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Casting the Runes and Other Ghost Stories…

Casting the Runes and Other Ghost Stories (Oxford World's Classics) (edition 1999)

by M. R. James, Michael Cox (Editor)

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292738,453 (4.33)13
Title:Casting the Runes and Other Ghost Stories (Oxford World's Classics)
Authors:M. R. James
Other authors:Michael Cox (Editor)
Info:Oxford University Press, USA (1999), Edition: New, Paperback, 400 pages
Collections:Your library, Books Read: 2012 (inactive)
Tags:2008 Acquisitions, Author Sex: Male, Author Nationality: UK, Anthology, Fiction: Speculative, Fiction: Crime/Suspense, Date: 1900s, New Author

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Casting the Runes and Other Ghost Stories [Oxford World Classics] by M. R. James



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Showing 1-5 of 7 (next | show all)
Discovering the classic port-and-leather-armchair ghost stories of M.R. James is like first reading "Dune" or "The Lord of the Rings." The tremendous possibilities of an entire genre suddenly open up to you, and you end up reading dozens of similar books but only rarely find that original thrill-so inevitably you come full circle, content to read (over and over) "Oh Whistle," "Number 13," and "A Warning to the Curious." And the stories never lose their magic and menace. - Adam
  stephencrowe | Nov 11, 2015 |
Not at all what I expected, but interesting. ( )
  wbwilburn5 | Oct 16, 2012 |
I first read the ghost stories of M.R. James in the 1970s while in high school. IMHO,they are the best ghost stories ever written. Very British, they follow a delightful literary course , building the tension and then wrapping up the story in a memorable fashion. Many embody the creeping evil that awaits until meddling human hands intervene. ( )
1 vote kaki5231 | Sep 5, 2012 |
M.R. James is an acknowledged master of the form of the modern ghost story, and this volume collects a sizeable number of his best. These are stories for the telling, effectively calculated to disturb their hearers, and they mix the aims of entertainment and (I hesitantly suggest) initiation after the fashion of a spookhouse event.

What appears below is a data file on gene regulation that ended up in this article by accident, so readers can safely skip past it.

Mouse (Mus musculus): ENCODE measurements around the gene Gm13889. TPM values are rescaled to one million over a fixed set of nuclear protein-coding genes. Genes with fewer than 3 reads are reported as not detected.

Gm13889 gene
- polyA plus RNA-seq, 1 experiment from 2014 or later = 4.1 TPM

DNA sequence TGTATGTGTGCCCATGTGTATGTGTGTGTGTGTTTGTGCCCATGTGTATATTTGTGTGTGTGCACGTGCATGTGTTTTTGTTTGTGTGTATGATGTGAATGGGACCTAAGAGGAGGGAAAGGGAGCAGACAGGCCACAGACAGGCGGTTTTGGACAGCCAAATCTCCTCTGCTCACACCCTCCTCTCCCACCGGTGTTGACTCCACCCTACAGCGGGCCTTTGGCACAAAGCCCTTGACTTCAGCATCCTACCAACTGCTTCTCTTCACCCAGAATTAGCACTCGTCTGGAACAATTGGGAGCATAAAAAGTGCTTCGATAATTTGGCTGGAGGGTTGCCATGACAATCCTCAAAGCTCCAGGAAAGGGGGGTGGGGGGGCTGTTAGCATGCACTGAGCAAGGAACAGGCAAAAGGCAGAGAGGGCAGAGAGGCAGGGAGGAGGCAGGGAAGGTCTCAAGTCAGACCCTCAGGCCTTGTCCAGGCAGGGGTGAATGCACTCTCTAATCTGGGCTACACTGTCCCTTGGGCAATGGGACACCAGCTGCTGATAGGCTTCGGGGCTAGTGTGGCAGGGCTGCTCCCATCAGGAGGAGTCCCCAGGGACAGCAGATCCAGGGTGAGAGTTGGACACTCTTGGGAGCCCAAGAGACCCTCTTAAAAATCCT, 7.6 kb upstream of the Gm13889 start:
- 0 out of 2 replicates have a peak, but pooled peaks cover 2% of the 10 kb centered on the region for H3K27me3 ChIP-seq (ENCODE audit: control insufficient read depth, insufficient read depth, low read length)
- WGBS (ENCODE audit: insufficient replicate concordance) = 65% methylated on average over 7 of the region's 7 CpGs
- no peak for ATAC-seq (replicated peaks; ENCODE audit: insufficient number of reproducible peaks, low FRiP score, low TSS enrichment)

All of these tales are set in England, and the Englishness of them is pervasive. The narrators and most of the central characters share the well-off intellectual background of James himself, and the texts actually inhabit an impressively narrow cultural spectrum. And yet there is a fair amount of variety to the ways in which James can scare you. He never makes the error of providing too much detail, and he is very efficient in leaving inessential issues undefined, and even critical ones ambiguous, when that won't undermine the chilling effect.

James was an author favored by H.P. Lovecraft, and he also seems to have been read by Thelemic magician Jack Parsons, whose notion of "the Black Pilgrimage" evidently derives from the story "Count Magnus" included here. The title story "Casting the Runes" (1911) has so many points of similarity to H.R. Wakefield's "He cometh and he passeth by..." (1928), that I suspect Wakefield of using James as a model there. (Wakefield also used Aleister Crowley as a model for the villain of "He cometh..." and it is just possible that James's Karswell in "Casting the Runes" is also predicated on Crowley, although with much less supporting detail.)

The edition I read was the 2002 Oxford World's Classics reissue in hardback (checked out from my public library). It is a delightfully portable little tome, considering how much material it contains, and it boasts a new introduction by Michael Chabon, which is full of interesting observations on James's biography and the role of the ghost story in Western literature. But the edition had one drawback. Beyond the author's own occasional numbered footnotes (supplementary explanations in his narrative mode of a friendly scholar) the book is full of asterisks, usually after proper names and geographic references, suggesting that it once included a further apparatus of editorial annotation. The corresponding notes are absent from this edition, however, and the vestigial reference marks are -- considering the general mood of the writing -- a little unnerving.
5 vote paradoxosalpha | Apr 21, 2012 |
Old-fashioned ghost stories that make the hairs on the back of your neck stand on end, from one of the best. Not the most complete collection but pretty close. ( )
1 vote Moomin_Mama | May 19, 2009 |
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Contains 21 short stories
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Book description
Canon Alberic's Scrap-Book,
The Mezzotint,
Number 13,
Count Magnus,
'Oh Whistle and I'll Come to You My Lad,
The Treasure of Abbot Thomas,
A School Story,
The Rose Garden,
The Tractate Middoth,
Casting the Runes,
The Stalls of Barchester Cathedral,
Mr. Humphreys and His Inheritance,
The Diary of Mr. Poynter,
An Episode of Cathedral History,
The Uncommon Prayer-Book,
A Neighbour's Landmark,
A Warning to the Curious,
The Experiment,
The Malice of Inanimate Objects,
A Vignette
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Amazon.com Product Description (ISBN 0192837737, Paperback)

This selection of twenty-one short stories by M.R. James--a first-class writer of supernatural fiction--represents his best work, including "Count Magnus," "The Rose Garden," "The Uncommon Prayer-book," "Rats," "The Malice of Inanimate Objects," and "A Vignette," as well as the title story.

(retrieved from Amazon Thu, 12 Mar 2015 18:16:21 -0400)

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